Anyway, there are players on this team. The leading scorer is De’Monte Buckingham, a Cal State Bakersfield transfer (started at Richmond) who is both the best shooter on the team (42.9% on 35 attempts) and its leading scorer (13 PPG), though he entered this season as a 31.4% career 3PT% shooter so I’m not sure how real that is. He’s also easily the best rebounder on the team at a crisp 6’4″ (8.3 RPG), so you gotta watch out for that. Among the five players with 50+ field goal attempts, Buckingham is in the middle in terms of self-creation. He can get to the rim, sure, but he’s more comfortable from deep as a spot-up shooter on shots from UNCG’s numerous ball screens.

Beyond Buckingham, no one else on the team averages double figures. The big key here is that UNCG is going to run a ton of ball screens, just like Radford did under Jones. Dante Treacy and Kobe Langley are the two main ball-handlers, and while neither are good finishers at the rim (Treacy 44.4%, Langley 50%), they’ve found fair amounts of success using these screens to draw attention away from the paint and turn these into basket cuts for their big men.

Here is a summation of what we’re collectively looking at: an offense that runs more ball screens than all but seven teams in America, has two players with 10+ made threes through eight D-1 games, is making barely 54% of their attempts at the rim, and has a slow-as-snails offensive style that is just not my thing whatsoever. BUT: slow-as-snails usually means a sub-1:50 game.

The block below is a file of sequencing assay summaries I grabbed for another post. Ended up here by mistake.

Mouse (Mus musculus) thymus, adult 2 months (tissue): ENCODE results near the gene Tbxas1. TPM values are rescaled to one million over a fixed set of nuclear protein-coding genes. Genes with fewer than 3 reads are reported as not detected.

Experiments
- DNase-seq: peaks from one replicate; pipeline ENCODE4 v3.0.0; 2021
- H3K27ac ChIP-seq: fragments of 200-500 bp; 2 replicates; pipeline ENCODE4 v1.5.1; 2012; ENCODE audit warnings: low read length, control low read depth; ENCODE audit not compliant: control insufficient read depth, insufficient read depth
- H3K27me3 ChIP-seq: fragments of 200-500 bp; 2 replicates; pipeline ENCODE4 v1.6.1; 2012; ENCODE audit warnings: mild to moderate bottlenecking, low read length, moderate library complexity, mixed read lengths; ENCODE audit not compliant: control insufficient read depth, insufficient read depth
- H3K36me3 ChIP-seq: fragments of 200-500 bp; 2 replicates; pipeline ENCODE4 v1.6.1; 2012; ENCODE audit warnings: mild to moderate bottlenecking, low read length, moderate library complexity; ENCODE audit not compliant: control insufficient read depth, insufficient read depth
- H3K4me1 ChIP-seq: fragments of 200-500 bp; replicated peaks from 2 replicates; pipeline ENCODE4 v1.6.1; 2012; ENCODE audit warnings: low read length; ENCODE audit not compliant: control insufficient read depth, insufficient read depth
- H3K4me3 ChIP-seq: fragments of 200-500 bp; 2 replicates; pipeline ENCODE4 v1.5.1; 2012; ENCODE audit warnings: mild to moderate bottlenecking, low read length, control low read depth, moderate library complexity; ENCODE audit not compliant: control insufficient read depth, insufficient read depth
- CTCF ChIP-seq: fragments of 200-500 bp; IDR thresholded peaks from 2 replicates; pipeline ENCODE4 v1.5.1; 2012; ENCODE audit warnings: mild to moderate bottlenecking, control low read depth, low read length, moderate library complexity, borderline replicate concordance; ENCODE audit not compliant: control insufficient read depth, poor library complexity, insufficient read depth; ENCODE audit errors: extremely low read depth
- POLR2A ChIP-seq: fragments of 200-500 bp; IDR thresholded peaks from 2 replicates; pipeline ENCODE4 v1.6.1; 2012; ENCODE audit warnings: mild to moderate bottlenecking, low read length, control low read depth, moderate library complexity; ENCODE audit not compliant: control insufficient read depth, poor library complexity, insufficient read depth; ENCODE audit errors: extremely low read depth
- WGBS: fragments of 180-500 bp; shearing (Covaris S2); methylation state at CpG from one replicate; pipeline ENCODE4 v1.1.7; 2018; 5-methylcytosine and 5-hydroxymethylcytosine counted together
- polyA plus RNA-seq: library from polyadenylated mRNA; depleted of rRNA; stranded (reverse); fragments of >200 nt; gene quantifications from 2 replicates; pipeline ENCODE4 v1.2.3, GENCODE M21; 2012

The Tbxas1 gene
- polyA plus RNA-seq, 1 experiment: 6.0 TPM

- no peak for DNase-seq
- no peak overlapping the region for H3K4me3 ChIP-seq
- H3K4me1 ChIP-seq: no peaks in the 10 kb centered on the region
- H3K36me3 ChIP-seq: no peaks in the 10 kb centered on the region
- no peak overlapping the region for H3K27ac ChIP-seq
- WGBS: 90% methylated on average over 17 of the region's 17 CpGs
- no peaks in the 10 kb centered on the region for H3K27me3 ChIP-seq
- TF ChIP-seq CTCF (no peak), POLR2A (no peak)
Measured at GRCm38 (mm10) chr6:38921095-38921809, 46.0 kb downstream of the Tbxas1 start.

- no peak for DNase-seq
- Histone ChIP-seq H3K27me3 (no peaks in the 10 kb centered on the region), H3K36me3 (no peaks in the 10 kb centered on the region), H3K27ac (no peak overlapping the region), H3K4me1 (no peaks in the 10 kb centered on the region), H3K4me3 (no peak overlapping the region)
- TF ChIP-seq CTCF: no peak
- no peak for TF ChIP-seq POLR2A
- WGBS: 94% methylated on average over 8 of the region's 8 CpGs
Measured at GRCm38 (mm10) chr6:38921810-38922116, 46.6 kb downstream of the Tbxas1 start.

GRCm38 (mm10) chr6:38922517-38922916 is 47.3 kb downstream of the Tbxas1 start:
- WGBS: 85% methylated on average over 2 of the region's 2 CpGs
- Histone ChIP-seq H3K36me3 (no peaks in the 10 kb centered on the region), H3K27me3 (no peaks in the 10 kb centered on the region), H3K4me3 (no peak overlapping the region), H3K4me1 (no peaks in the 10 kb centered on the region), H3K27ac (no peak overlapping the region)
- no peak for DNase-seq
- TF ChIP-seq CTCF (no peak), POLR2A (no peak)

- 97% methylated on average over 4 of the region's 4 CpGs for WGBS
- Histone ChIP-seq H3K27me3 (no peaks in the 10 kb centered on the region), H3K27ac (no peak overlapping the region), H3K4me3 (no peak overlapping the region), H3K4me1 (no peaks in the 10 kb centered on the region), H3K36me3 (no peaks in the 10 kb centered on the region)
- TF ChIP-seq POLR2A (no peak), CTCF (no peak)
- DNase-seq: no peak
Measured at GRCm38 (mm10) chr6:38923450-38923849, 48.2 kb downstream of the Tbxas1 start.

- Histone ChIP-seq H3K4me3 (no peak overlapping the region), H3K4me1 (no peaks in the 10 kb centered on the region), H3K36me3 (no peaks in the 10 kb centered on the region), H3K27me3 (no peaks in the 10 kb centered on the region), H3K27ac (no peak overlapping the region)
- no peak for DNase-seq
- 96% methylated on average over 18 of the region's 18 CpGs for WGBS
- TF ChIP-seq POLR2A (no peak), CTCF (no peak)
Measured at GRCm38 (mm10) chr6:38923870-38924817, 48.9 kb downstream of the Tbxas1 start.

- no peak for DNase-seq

CHART! Can this player score from this area of the court? Will you be mad when they do? Find out!

UNC Greensboro’s defense

Here’s a weird one: UNC Greensboro is allowing almost 51% of opponent attempts to be from beyond the arc, and the opponent assist rate is well above the national average. However, they don’t run a zone consistently at all and are mostly man-to-man in half-court. This is despite a block percentage that ranks 284th nationally. So what’s going on here?

The not-that-exciting answer is: this is just what Mike Jones (who?) teams do. Radford had a similar strategy of walling off the paint and forcing opponents to shoot over the top of them. Greensboro have only played two top 200 teams, UMass and Vermont; they combined for 24 (!) attempts at the rim out of 111 total shots, per Synergy. They haven’t played anyone near Tennessee’s level yet, but you can assume they’re going to make Tennessee hit threes before they extend all the way out to guard them.